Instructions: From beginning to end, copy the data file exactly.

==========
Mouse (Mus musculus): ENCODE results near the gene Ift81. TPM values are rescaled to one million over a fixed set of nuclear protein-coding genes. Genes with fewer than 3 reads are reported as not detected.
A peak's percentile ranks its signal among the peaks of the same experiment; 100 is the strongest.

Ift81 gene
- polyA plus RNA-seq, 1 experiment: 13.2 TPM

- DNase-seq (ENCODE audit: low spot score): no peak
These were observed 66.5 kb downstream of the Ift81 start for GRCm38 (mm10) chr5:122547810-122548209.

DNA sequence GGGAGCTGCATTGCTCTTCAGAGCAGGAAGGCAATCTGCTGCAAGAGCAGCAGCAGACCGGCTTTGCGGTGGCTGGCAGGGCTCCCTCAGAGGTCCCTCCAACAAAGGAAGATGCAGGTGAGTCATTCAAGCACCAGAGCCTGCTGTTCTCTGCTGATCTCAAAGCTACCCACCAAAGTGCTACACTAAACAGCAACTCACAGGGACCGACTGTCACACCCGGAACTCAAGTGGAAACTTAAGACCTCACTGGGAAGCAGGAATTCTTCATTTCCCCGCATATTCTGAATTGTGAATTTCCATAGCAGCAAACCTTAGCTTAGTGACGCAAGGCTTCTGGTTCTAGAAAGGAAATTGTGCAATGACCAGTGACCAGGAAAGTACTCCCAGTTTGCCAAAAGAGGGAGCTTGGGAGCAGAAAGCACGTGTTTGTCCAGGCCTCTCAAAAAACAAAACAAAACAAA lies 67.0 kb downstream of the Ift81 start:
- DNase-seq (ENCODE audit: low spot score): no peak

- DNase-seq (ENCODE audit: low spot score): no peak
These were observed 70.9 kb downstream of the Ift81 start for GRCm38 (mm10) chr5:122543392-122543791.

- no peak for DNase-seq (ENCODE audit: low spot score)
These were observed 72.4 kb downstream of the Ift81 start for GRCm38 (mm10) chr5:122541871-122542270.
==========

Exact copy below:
Mouse (Mus musculus): ENCODE results near the gene Ift81. TPM values are rescaled to one million over a fixed set of nuclear protein-coding genes. Genes with fewer than 3 reads are reported as not detected.
A peak's percentile ranks its signal among the peaks of the same experiment; 100 is the strongest.

Ift81 gene
- polyA plus RNA-seq, 1 experiment: 13.2 TPM

- DNase-seq (ENCODE audit: low spot score): no peak
These were observed 66.5 kb downstream of the Ift81 start for GRCm38 (mm10) chr5:122547810-122548209.

DNA sequence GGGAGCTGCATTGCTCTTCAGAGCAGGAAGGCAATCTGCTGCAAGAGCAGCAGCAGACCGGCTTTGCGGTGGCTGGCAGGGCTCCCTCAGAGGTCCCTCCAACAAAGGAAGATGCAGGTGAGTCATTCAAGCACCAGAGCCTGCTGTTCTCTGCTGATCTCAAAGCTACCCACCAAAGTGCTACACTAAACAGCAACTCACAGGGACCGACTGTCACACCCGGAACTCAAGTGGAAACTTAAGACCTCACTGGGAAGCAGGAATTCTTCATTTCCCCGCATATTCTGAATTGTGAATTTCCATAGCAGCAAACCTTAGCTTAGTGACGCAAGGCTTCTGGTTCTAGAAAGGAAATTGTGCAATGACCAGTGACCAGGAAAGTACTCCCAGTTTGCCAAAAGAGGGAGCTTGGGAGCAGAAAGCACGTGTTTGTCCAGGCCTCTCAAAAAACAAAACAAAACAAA lies 67.0 kb downstream of the Ift81 start:
- DNase-seq (ENCODE audit: low spot score): no peak

- DNase-seq (ENCODE audit: low spot score): no peak
These were observed 70.9 kb downstream of the Ift81 start for GRCm38 (mm10) chr5:122543392-122543791.

- no peak for DNase-seq (ENCODE audit: low spot score)
These were observed 72.4 kb downstream of the Ift81 start for GRCm38 (mm10) chr5:122541871-122542270.